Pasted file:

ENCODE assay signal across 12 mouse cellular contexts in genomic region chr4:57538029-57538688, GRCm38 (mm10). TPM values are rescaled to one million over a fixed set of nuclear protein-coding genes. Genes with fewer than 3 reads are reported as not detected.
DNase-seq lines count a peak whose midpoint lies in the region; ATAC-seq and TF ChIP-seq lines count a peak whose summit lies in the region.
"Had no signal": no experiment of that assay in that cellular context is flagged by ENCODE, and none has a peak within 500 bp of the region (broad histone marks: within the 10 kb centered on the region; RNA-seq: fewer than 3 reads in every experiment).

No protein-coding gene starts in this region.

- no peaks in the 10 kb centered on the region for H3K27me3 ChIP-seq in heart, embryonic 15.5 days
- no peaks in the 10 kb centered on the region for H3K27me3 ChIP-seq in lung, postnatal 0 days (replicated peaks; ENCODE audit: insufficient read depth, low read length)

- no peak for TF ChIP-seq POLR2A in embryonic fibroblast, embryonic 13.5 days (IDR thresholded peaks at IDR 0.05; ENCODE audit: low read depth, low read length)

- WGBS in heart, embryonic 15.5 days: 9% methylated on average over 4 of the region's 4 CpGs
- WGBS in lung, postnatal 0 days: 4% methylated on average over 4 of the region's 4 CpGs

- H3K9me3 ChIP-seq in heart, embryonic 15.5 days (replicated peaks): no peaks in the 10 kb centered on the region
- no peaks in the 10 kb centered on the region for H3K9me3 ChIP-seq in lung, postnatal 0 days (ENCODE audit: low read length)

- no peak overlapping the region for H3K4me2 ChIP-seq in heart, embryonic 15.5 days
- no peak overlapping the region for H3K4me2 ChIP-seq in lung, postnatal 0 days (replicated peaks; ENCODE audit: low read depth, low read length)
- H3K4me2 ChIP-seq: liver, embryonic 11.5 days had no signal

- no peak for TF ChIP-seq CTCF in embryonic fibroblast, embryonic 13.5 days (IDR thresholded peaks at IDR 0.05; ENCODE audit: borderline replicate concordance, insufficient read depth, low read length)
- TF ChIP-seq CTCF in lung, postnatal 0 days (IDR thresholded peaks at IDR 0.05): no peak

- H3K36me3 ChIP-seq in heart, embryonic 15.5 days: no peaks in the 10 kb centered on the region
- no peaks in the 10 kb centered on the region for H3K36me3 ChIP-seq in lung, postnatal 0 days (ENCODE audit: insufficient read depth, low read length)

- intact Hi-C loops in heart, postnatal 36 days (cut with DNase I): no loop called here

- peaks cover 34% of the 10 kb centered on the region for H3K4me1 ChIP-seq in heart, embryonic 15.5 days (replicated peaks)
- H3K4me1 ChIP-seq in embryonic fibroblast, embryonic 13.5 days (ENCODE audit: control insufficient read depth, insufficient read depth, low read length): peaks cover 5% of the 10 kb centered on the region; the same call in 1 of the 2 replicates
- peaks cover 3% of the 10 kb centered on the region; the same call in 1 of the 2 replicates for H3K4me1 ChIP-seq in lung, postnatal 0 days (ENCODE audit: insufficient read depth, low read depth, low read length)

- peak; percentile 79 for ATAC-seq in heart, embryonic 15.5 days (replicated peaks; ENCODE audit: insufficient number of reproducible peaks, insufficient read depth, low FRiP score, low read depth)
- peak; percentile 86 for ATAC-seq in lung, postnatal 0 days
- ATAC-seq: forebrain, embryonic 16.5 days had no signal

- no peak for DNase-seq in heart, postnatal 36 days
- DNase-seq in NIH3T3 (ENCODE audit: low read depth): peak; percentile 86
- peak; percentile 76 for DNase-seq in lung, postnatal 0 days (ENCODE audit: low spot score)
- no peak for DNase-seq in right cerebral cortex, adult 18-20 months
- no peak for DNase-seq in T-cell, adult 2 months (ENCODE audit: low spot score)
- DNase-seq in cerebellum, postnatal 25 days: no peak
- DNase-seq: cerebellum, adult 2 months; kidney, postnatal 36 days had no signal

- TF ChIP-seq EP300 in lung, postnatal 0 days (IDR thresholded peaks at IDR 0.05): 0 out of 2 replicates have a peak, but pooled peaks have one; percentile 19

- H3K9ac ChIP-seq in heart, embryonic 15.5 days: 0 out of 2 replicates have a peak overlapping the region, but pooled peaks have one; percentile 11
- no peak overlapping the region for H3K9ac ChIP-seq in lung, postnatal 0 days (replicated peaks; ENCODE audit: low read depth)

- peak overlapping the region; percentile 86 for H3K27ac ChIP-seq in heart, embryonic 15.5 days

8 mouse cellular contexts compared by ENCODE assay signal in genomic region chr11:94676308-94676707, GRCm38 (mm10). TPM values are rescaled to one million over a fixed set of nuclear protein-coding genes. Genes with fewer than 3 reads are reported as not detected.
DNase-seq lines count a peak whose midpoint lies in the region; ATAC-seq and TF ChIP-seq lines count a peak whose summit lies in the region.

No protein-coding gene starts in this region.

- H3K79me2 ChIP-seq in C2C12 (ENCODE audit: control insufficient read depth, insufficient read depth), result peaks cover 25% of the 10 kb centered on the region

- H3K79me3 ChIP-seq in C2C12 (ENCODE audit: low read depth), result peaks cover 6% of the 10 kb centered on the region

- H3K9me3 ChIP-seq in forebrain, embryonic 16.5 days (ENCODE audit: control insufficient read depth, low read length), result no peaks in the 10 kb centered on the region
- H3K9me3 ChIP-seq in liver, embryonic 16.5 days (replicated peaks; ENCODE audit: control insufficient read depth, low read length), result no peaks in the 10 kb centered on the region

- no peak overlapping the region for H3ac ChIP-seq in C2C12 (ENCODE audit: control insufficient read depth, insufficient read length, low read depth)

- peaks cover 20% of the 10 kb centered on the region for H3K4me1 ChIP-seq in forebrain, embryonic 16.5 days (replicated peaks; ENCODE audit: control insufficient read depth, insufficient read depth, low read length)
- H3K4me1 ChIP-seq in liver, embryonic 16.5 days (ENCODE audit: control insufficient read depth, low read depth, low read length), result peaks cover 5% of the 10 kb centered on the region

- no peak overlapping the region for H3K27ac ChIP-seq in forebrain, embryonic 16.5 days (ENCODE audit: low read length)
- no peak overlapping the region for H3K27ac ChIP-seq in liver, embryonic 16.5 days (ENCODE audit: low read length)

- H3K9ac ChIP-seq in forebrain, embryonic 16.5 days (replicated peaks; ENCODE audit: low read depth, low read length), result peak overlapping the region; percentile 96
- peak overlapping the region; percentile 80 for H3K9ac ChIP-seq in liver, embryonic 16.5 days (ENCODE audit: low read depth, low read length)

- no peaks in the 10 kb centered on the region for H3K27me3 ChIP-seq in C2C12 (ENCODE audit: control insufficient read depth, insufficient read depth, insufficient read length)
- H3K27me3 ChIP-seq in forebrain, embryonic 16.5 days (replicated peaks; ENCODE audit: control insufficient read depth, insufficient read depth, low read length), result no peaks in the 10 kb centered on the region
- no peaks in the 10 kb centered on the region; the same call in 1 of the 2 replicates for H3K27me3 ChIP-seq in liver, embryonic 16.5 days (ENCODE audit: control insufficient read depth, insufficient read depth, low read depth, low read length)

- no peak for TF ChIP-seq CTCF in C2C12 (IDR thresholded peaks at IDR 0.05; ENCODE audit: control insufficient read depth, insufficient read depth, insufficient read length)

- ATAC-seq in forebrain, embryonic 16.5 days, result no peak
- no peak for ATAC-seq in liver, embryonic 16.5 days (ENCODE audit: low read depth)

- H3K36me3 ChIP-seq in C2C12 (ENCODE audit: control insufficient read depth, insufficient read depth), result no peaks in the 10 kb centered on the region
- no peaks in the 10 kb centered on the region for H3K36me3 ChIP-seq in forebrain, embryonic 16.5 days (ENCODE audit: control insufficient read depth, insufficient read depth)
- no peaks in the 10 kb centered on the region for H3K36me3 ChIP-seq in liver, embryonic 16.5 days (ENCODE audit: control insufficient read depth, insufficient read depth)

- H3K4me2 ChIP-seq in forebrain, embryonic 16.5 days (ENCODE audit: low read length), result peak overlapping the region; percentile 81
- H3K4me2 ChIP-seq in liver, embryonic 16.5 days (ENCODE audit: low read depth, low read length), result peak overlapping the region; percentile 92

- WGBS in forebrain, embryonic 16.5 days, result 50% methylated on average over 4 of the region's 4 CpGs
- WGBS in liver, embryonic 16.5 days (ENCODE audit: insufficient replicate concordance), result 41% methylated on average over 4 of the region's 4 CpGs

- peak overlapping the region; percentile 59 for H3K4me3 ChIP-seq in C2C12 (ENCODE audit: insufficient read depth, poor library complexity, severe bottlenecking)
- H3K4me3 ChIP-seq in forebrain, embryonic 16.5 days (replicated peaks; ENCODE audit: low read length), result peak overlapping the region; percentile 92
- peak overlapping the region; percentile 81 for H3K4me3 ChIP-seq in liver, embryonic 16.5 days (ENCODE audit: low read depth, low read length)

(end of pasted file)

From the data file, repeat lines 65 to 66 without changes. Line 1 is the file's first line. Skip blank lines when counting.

- H3K4me3 ChIP-seq in forebrain, embryonic 16.5 days (replicated peaks; ENCODE audit: low read length), result peak overlapping the region; percentile 92
- peak overlapping the region; percentile 81 for H3K4me3 ChIP-seq in liver, embryonic 16.5 days (ENCODE audit: low read depth, low read length)